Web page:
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Article   |    
Cost-Effectiveness of Clozapine for Treatment-Resistant Schizophrenic Patients
Dennis A. Revicki; Bryan R. Luce; Joan M. Weschler; Ruth E. Brown; Marina A. Adler
Psychiatric Services 1990; doi:
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This research was supported by Sandoz Pharmaceuticals and in part by Battelle Human Affairs Research Centers. The authors thank Howard Goldman, M.D., Ph.D., and William Carpenter, M.D., for reviewing earlier drafts of the paper.

Battelle Medical Technology and Policy Research Center, 370 L'Enfant Promenade, S.W., Suite 900, Washington, D.C. 20024

1990 by the American Psychiatric Association

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Abstract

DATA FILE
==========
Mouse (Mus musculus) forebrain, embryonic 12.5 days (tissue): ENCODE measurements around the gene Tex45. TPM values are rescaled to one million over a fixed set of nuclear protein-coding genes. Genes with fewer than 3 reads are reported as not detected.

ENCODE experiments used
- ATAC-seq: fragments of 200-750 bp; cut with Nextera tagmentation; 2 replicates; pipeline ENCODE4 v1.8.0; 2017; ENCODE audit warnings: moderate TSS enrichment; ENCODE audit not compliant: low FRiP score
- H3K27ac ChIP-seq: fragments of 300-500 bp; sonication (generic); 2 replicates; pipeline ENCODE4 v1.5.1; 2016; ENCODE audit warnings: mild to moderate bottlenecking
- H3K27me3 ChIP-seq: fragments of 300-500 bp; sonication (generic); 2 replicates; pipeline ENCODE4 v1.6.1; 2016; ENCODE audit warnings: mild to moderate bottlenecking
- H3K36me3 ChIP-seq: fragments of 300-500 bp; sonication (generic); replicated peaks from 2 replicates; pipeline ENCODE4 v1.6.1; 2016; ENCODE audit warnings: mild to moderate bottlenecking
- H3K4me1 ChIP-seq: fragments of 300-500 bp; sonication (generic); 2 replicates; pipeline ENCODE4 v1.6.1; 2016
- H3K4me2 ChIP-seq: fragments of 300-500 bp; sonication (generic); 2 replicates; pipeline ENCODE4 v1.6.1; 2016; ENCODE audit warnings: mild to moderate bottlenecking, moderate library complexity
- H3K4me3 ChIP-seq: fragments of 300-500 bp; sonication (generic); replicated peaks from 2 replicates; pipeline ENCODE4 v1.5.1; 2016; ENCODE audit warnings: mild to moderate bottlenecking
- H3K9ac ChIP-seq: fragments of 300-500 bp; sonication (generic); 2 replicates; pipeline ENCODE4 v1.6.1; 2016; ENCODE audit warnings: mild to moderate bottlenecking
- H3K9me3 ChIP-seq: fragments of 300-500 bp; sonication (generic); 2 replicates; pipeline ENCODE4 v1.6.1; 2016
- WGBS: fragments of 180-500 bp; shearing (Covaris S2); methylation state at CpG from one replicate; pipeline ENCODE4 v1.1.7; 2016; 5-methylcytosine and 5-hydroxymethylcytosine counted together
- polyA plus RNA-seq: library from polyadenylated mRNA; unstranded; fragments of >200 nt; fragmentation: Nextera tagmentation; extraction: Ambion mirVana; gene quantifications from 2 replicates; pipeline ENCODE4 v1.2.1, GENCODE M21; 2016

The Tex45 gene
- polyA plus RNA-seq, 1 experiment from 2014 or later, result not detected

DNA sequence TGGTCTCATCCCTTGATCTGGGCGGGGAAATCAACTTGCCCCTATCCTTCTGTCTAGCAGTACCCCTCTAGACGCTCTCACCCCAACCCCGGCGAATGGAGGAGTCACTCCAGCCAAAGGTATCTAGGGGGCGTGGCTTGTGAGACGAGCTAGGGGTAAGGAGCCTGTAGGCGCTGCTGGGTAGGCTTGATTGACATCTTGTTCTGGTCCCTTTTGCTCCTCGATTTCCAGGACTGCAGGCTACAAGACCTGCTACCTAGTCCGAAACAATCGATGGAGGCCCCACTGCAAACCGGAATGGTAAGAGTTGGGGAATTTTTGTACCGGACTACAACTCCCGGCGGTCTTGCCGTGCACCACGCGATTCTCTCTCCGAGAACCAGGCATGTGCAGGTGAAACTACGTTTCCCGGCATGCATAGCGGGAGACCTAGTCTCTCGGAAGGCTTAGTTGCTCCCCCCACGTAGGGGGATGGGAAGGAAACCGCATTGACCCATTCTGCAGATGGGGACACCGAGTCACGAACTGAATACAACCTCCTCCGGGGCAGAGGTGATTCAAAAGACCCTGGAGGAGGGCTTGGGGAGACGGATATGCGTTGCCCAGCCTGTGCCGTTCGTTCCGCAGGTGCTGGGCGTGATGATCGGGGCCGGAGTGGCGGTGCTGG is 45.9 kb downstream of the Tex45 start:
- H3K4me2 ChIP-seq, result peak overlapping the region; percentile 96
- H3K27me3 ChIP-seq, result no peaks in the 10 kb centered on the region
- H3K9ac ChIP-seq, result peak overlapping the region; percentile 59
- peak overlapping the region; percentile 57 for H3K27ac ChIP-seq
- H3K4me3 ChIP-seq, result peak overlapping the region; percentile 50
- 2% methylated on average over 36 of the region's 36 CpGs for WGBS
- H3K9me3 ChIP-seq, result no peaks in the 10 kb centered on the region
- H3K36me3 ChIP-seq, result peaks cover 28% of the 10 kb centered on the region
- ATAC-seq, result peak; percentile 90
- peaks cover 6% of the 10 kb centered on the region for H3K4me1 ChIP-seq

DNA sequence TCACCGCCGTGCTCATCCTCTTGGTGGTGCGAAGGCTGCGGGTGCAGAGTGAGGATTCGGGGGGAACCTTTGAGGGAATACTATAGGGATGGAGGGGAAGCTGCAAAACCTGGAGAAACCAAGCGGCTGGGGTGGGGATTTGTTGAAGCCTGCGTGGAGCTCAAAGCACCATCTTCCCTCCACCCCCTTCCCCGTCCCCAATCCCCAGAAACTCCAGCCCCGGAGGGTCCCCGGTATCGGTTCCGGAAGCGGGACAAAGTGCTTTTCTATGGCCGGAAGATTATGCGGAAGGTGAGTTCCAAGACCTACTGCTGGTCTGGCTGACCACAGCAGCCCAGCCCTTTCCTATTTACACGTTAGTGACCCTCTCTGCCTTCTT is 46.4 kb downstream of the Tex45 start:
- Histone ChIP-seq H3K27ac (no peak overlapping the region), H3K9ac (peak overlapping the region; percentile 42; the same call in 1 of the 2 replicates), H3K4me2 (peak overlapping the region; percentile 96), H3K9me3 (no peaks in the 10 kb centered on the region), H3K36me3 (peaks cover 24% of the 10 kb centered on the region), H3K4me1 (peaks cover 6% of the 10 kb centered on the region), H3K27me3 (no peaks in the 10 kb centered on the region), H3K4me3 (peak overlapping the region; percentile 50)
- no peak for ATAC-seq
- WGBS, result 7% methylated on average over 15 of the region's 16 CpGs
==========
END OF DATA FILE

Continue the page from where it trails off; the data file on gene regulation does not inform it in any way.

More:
Clozapine therapy for treatment-resistant schizophrenic patients resulted in decreases in psychopathology and reductions in mental health service costs. The majority of these savings were due to reduced use of inpatient hospital services. Reduction of the need for hospital services improves the quality of life of this group of chronic patients, as long as necessary aftercare services are available.An additional advantage of clozapine is the increased clinical contact that results from frequent monitoring for possible hematologic effects. This contact may contribute to a more appropriate level of care for schizophrenic patients in a community setting. Although community service costs for these patients might increase, improved quality of care and early intervention in the event of an acute schizophrenic episode may result in improved patient functioning and decreased total costs.Economic benefits were observed after two years of clozapine therapy. If these findings are generalizable beyond two years, clozapine may result in large savings to state and federal government institutions and insurers, as well as considerable clinical benefits to patients.

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